This is sort of a howto on how I do my development with Arduinos, while there is nothing wrong with the IDE, it's sort of in the way most of the time to me. I prefer using my favourite editor(Vi IMproved of course) and make.
This is kind of tricky, since I'm not that certain as to what the IDE does when it compiles the source in to a hex-file. Luckily, I found a make file that works with Arduino 1.0.

But let's not get ahead of ourselves! First thing we have to do is setup our editor.
The Arduino IDE uses .pde as it's file format of choice. For fancy syntax highlighting we need to add a Syntax file for vim.
First thing that we need to do is create a directory to hold our syntax file.

$ mkdir -p ~/.vim/syntax


Next step is to download the syntax file and put it in the directory.

$ wget http://www.vim.org/scripts/download_script.php?src_id=17108 -O ~/.vim/syntax/arduino.pde

--2012-01-04 01:11:30--  http://www.vim.org/scripts/download_script.php?src_id=17108

Resolving www.vim.org... 216.34.181.97

Connecting to www.vim.org|216.34.181.97|:80... connected.

HTTP request sent, awaiting response... 200 OK

Length: 2258 (2,2K) [application/octetstream]

Saving to: `/home/gabriel/.vim/syntax/arduino.pde'



100%[=======================================================================================>] 2 258       --.-K/s   in 0s      



2012-01-04 01:11:30 (324 MB/s) - `/home/gabriel/.vim/syntax/arduino.pde' saved [2258/2258]



$


Next, we need to add a line to our ~/.vimrc so that vim will recognize .pde-files as arduino files.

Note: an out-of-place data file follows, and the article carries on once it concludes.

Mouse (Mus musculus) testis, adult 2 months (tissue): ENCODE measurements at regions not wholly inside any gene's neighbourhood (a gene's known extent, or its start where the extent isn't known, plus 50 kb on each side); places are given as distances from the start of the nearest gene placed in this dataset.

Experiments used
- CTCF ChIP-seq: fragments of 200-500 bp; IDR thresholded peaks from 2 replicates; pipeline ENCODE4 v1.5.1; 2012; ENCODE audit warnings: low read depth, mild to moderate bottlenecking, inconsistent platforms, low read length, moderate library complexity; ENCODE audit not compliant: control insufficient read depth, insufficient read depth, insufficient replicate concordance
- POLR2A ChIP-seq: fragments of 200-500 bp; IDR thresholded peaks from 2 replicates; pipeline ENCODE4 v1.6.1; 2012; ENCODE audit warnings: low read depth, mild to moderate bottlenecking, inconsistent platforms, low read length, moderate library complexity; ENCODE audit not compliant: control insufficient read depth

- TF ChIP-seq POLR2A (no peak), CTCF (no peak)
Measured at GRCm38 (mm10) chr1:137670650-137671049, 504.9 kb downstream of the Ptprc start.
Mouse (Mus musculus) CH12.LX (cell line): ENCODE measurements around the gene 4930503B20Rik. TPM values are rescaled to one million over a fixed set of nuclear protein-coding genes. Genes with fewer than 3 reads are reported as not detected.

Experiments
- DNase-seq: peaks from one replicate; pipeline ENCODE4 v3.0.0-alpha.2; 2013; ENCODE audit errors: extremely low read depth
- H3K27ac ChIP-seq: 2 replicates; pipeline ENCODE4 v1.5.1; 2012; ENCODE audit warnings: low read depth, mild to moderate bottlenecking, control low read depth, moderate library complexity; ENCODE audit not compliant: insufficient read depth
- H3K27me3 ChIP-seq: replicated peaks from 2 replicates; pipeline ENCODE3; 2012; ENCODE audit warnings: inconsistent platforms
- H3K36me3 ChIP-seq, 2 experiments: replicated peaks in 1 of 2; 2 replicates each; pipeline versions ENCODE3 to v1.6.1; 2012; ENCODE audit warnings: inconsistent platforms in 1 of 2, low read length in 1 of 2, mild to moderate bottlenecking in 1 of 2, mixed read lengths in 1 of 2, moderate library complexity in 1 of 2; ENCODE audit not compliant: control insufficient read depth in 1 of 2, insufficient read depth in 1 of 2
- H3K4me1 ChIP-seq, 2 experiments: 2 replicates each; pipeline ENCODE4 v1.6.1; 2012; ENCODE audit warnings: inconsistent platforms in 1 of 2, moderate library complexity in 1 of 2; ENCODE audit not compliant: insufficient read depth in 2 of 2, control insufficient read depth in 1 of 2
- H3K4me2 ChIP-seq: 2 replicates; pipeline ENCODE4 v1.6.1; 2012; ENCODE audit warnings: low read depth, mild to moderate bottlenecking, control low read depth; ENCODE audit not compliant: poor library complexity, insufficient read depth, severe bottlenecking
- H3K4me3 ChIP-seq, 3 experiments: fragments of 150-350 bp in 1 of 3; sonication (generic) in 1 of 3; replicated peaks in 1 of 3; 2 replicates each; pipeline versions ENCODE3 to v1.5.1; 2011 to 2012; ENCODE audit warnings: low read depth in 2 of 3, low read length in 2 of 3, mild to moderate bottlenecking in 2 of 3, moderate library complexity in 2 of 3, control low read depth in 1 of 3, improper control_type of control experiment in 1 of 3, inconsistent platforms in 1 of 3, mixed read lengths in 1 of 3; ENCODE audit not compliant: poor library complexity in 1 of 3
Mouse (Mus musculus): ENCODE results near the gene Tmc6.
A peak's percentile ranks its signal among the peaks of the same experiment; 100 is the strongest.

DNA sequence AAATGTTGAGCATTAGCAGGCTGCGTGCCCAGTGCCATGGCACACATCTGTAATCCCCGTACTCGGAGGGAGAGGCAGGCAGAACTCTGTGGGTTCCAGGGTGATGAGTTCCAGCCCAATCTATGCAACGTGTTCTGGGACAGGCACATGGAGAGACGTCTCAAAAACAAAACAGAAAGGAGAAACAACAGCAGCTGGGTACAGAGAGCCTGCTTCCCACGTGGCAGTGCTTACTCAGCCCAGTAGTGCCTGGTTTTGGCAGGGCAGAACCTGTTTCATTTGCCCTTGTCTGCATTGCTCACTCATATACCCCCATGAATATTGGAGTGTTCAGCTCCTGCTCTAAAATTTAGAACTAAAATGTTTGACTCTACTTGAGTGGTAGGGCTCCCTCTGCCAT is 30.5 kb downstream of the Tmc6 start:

" For arduino syntax

autocmd! BufNewFile,BufRead *.pde setlocal ft=arduino


Now vim should recognize .pde-files as arduino-files and you will have wonderous colours flying over your screen in formations of joy.
Next step is creating a directory for your project, let's call it Super ninja robot master control beaver.

$ mkdir -p ~/development/arduino/super_ninja_robot_master_control_beaver

Not that hard, huh?
Next step is downloading a suitable Makefile, I've used a modified version of one I found in this post on the Arduino forum. You can find it here.

$ cd ~/development/arduino/super_ninja_robot_master_control_beaver

$ wget http://hax0r.se/files/Arduino-1.0_Makefile -O Makefile

--2012-01-04 01:23:02--  http://hax0r.se/files/Arduino-1.0_Makefile

Resolving hax0r.se... 62.109.46.153

Connecting to hax0r.se|62.109.46.153|:80... connected.

HTTP request sent, awaiting response... 200 OK

Length: 11782 (12K) [text/plain]

Saving to: `Makefile'



100%[=======================================================================================>] 11 782      --.-K/s   in 0,004s  



2012-01-04 01:23:02 (3,10 MB/s) - `Makefile' saved [11782/11782]



$ 

Now that we have a makefile that will work with the Arduino 1.0 IDE, we need some other things too. We need the binaries and libraries from the IDE itself.
We also need stty, avrdude and avr-gcc, install these with your distributions package manager.

$ cd ~/

$ mkdir .arduino/

$ cd arduino/

$ $ I use a 64-bit system, if you have a 32-bit install, use that file instead

$ wget http://arduino.googlecode.com/files/arduino-1.0-linux64.tgz

--2012-01-04 01:24:50--

http://arduino.googlecode.com/files/arduino-1.0-linux64.tgz

Resolving arduino.googlecode.com... 209.85.173.82

Connecting to arduino.googlecode.com|209.85.173.82|:80... connected.

HTTP request sent, awaiting response... 200 OK

Length: 4351508 (4,1M) [application/x-gzip]

Saving to: `arduino-1.0-linux64.tgz'



100%[=======================================================================================>]